14.9      Other witnesses raised more general concerns about unfair contracts being used to disadvantage vulnerable groups within the community, such as women and people from a non-English speaking background, or employees of small businesses:

It is of some concern that the new laws will repeal provisions allowing the Federal Court to cancel or vary unfair contracts. Many of the employment contracts brought to the Centre are amazingly one sided and bad. Employment contracts do not evolve naturally from a fair bargaining position in the first place. This means employers can contract workers with vastly unfair conditions without any fears of redress.[7]

14.10         Senator Murray raised the issue of parallel developments to prevent people who are in reality working as employees from being classified as independent contractors:

The Ralph tax reforms...have indicated that the personal service area needs tightening up in terms of people avoiding PAYE provisions by incorporation. Although they have not gone to the extent of wiping it out completely, the proposed narrow definition would deliver something like $500 million, according to the estimates, to revenue. It has attraction to the Treasury. It also has the attraction of moving persons who are really employees back into the employee sector.[8]

14.11         The Government, during the course of the preparation of this report, has announced that it will be implementing this particular Ralph recommendation.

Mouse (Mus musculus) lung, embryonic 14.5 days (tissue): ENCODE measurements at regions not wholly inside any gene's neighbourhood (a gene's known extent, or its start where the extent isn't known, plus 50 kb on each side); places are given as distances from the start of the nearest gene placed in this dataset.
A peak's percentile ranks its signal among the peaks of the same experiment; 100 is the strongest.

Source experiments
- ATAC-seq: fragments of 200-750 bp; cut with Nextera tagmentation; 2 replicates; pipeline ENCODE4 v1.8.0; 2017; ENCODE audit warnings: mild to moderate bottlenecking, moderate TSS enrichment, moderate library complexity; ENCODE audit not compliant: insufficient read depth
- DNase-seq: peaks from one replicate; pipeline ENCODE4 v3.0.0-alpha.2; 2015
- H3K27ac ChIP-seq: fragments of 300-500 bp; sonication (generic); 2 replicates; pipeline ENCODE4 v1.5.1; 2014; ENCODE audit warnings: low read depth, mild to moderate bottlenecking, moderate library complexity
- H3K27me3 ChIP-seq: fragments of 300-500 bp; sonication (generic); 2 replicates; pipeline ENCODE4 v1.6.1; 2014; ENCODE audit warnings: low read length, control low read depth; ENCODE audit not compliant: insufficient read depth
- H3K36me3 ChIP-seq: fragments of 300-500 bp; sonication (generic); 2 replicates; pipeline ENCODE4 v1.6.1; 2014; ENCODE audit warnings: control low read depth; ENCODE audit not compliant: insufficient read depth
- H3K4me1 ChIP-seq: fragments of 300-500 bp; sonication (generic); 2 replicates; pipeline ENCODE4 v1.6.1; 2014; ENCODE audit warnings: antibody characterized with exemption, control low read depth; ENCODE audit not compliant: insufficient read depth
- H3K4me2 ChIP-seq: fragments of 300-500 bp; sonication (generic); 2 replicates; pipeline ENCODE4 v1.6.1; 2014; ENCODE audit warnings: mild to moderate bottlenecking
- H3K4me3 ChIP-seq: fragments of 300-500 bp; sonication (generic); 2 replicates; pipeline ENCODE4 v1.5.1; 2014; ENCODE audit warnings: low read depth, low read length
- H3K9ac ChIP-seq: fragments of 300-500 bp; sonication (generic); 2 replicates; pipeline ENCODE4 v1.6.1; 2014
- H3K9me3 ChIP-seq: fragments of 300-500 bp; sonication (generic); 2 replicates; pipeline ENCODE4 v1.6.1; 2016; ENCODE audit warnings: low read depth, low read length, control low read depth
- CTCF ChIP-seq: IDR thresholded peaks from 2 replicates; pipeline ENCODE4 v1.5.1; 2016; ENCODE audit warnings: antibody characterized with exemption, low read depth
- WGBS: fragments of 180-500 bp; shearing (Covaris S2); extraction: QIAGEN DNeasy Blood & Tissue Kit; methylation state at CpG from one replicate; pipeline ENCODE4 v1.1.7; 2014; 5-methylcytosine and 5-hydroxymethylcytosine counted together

The Government will adopt measures recommended by the Review to contribute to the fairness and equity of the tax system. These include: Restricting the ability of individuals to reduce tax by diverting the income they earn from their personal services to an entity (a company, trust or partnership). Known as the ‘alienation of personal services income’, this undermines the income tax base and raises significant equity issues. The proposed approach will treat the income of an entity that is earned through the provision of personal services as the income of that individual for tax purposes...This measure will commence from 1 July 2000.[9]

Conclusion

14.12         A majority of the Committee believes that the measures to be implemented by the Government in the next six months to ensure employees are not inappropriately classified as independent contractors will considerably alleviate the need for sections 127A-C of the WR Act.

14.13         In general, the evidence demonstrates that it is normally more vulnerable workers who would require the protection of these provisions (for example, outworkers). Under the Government’s new arrangements, it will be much more difficult for people who are not genuine contractors to work as independent contractors. Genuine independent contractors have more bargaining power and would be less likely to need or want Federal Court intervention to review the terms of their contracts.

14.14         A majority of the Committee also notes that there would continue to be remedies available for cases of unconscionable or misleading conduct under the Trade Practices Act 1974, and other review mechanisms are available to independent contractors in some State jurisdictions.

Recommendation

14.15         That sections 127A, 127B and 127C be repealed.